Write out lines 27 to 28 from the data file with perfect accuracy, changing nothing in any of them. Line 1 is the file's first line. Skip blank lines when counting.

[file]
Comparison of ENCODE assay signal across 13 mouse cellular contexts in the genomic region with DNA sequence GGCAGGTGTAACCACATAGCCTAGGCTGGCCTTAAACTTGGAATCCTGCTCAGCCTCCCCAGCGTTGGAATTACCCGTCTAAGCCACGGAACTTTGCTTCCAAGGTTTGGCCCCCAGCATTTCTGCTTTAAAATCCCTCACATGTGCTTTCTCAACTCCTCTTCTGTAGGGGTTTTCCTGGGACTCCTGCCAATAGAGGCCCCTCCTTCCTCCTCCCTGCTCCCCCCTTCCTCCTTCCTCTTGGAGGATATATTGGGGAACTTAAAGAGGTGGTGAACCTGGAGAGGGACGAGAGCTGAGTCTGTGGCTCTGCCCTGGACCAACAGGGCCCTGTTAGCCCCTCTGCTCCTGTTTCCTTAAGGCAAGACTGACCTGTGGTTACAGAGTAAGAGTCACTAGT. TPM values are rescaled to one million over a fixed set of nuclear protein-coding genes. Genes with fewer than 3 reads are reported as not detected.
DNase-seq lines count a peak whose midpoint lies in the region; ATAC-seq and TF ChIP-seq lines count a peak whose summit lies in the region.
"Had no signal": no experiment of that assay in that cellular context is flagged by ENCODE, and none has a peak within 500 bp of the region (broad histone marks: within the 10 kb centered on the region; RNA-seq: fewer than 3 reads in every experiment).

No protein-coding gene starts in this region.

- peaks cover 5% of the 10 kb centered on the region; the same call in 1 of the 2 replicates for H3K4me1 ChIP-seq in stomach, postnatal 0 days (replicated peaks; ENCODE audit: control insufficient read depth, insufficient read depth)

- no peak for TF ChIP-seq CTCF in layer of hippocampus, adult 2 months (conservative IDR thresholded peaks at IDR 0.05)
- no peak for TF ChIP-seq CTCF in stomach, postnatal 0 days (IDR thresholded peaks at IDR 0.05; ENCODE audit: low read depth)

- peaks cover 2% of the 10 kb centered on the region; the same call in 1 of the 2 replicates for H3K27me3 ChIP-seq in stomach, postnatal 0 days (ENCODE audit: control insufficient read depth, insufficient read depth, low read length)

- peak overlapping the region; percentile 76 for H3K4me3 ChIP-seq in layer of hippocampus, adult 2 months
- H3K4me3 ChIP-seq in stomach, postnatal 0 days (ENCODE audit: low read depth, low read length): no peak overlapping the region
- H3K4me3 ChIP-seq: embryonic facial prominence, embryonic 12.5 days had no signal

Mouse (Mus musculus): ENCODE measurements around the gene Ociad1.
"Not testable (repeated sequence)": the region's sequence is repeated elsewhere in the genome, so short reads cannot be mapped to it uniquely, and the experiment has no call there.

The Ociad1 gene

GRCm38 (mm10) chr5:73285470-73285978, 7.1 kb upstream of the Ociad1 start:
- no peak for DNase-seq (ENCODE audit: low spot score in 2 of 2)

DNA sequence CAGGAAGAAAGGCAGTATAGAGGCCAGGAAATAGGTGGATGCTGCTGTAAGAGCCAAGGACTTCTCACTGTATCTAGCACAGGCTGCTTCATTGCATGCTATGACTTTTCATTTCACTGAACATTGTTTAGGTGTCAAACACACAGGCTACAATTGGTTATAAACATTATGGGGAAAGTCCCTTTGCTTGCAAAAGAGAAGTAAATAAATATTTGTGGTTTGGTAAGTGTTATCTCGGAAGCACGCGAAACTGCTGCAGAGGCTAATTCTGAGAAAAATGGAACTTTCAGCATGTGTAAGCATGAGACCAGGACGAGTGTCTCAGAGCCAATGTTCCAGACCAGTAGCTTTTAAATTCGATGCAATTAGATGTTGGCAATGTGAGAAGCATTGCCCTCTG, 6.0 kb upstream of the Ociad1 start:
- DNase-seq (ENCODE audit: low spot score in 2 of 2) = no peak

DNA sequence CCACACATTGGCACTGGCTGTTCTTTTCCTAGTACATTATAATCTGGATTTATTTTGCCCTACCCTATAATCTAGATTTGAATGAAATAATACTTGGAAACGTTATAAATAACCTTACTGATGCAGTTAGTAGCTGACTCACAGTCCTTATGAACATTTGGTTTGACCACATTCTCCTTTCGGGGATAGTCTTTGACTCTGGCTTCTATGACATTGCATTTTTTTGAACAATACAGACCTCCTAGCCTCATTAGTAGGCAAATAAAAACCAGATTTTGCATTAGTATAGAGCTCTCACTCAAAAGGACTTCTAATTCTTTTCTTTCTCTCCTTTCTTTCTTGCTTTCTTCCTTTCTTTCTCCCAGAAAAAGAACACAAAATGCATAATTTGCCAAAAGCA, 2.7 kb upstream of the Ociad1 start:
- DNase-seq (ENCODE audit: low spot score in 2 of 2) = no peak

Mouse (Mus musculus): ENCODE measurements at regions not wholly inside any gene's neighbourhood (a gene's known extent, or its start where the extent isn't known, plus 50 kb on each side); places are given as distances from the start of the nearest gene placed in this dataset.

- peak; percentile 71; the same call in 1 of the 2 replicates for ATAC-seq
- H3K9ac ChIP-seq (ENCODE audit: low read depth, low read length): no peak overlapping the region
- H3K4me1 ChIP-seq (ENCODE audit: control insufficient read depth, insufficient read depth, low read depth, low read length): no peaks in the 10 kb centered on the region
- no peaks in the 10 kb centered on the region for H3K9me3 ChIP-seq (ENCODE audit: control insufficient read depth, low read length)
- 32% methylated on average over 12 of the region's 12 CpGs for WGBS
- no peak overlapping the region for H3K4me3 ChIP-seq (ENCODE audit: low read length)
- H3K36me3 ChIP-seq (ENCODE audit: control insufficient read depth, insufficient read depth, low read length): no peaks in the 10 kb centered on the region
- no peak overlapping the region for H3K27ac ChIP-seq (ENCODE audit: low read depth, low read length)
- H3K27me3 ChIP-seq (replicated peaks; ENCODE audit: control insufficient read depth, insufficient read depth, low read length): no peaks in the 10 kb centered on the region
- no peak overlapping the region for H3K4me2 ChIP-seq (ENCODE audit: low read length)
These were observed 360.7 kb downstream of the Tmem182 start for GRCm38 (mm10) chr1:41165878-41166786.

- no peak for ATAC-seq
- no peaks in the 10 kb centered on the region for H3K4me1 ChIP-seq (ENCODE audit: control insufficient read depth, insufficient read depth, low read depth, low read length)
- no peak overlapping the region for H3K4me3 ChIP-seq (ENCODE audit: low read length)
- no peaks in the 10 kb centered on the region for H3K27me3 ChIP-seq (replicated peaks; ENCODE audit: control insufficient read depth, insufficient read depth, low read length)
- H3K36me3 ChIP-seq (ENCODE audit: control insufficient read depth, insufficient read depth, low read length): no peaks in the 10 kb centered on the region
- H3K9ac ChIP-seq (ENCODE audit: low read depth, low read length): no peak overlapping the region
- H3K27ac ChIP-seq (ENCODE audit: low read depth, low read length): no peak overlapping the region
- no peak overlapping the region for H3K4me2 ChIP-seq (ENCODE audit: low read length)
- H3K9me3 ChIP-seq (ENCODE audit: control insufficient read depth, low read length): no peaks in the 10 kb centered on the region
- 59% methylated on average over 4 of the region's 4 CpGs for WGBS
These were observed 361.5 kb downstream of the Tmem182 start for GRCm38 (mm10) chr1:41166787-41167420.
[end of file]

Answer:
- no peak overlapping the region for H3K4me3 ChIP-seq (ENCODE audit: low read length)
- H3K36me3 ChIP-seq (ENCODE audit: control insufficient read depth, insufficient read depth, low read length): no peaks in the 10 kb centered on the region